This type of insurance offers an important benefit if your business employs female employees of childbearing age: paid maternity benefits. Short-term disability covers normal childbirth, ensuring that your employees will be partially compensated while they are on leave.
The cost of both long-term and short-term Disability Insurance usually falls between 0.25 and 0.5 percent of total compensation for companies of all sizes. As a small business owner, you should assess whether you can afford to offer both to employees. Offering this type of benefit is important for retention purposes, as rates for group plans are generally less expensive than individually-purchased policies. There’s also the benefit to the business of getting employees back to work as quickly as possible.
The rates for an insurance policy vary depending on the industry of your business. Disability insurance for physicians, for example, will not cost the same as for mail carriers. This is affected by the perceived risk of workers in your industry, as well as the stability of the workforce. However, the size of your business doesn’t matter: as a small business owner, you are subject to the same rate as a large national corporation. Physicians disability insurance for a small practice will therefore pay the same rate as a large, privately run hospital.
If you’re unable to provide and pay for group Disability Insurance to all employees, providing individual coverage or voluntary employee-paid coverage is an option that should be considered.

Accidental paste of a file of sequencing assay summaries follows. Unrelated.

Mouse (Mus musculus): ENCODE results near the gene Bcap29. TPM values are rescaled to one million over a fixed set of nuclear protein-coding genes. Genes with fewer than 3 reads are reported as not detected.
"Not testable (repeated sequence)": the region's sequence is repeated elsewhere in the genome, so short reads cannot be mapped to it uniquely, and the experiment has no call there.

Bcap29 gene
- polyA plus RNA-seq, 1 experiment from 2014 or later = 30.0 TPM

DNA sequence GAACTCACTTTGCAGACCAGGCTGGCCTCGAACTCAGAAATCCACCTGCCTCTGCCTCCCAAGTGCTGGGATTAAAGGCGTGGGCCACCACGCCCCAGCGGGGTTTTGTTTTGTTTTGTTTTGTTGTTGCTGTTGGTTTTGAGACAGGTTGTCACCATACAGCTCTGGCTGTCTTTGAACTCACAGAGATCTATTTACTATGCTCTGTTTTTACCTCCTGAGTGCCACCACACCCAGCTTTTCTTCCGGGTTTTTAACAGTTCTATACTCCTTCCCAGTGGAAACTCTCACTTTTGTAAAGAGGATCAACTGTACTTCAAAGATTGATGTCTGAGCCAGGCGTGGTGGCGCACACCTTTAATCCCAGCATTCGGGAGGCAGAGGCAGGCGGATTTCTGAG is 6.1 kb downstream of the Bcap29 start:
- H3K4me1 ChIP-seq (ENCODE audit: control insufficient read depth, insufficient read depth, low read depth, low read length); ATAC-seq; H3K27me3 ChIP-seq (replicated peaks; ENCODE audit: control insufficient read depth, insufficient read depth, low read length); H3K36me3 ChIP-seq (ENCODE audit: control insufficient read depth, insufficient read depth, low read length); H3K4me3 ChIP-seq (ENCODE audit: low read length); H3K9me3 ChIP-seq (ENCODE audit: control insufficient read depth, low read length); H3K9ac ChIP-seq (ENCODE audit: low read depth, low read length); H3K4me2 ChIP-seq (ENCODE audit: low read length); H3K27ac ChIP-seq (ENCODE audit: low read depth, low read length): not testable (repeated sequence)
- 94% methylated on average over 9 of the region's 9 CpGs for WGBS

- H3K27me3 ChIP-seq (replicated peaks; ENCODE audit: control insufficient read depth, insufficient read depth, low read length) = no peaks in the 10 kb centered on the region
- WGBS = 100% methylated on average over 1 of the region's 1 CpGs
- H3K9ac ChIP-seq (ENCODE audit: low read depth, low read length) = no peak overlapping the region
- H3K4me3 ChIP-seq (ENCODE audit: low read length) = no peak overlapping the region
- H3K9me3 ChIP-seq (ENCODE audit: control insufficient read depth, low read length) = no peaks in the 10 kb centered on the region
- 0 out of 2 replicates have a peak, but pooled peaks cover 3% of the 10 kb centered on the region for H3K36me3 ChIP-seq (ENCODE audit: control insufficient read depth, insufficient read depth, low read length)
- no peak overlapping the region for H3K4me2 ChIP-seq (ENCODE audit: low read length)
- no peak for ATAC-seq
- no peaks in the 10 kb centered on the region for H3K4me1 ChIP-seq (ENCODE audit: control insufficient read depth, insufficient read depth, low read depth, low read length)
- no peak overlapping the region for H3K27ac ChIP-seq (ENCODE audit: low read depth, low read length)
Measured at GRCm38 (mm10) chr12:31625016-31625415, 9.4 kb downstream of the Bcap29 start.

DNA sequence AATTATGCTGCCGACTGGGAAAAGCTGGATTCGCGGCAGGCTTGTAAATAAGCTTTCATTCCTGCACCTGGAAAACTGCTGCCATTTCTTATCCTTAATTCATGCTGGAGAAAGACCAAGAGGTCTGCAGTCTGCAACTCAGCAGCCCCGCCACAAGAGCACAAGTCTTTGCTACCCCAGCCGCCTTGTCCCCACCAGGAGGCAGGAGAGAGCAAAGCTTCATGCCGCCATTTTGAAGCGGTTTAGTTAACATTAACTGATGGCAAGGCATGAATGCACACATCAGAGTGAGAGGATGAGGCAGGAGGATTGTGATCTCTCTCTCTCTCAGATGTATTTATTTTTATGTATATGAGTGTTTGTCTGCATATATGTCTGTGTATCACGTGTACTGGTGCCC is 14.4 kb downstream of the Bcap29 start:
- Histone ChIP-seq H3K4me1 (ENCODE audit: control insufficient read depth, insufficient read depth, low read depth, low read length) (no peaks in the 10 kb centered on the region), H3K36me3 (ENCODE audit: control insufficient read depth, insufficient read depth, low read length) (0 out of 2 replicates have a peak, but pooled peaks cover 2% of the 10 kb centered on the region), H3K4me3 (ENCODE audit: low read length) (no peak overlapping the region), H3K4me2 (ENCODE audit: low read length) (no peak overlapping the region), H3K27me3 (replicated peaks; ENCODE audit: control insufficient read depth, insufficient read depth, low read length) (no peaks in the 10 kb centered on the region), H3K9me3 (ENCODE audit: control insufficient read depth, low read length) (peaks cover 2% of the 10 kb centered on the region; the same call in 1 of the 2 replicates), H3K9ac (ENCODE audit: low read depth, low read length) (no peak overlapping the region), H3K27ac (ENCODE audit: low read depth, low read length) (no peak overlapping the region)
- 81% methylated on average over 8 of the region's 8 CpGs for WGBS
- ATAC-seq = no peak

Additionally, many small business owners purchase personal insurance policies for themselves as a type of business overhead insurance. This ensures their business can run while the owner is recovering from a disability. It covers standard business expenses, typically including payroll, utilities, rent, etc. However, the salary of the business owner itself would not be covered.
This insurance protects a broad range of equipment against breakdowns caused by motor burnout, power surges, boiler malfunction, and operator error. Equipment Breakdown covers the cost to replace or repair the damaged equipment, as well as other expenses incurred due to the damaged equipment.
Small businesses in the auto trade industry need Business Garage Insurance to protect them from a variety of risks, including injuries, mistakes or property damage.
This specialized insurance policy covers liability associated with pollution. An Environmental Impairment policy may also cover cleanup costs.
This type of insurance helps you cover the losses resulting from criminal acts such as robbery, burglary and other forms of theft. Many businesses choose Crime Insurance policies that allow them to file claims for internal theft or other offenses with the potential to cause financial problems.
This plan covers an employer in the event of an errors or omissions claim from an employee around a benefits plan. Errors and omissions covered in this plan can include failure to advise an employee of benefits they are entitled to, failure to enroll an employee, and giving incorrect advice in regards to benefits.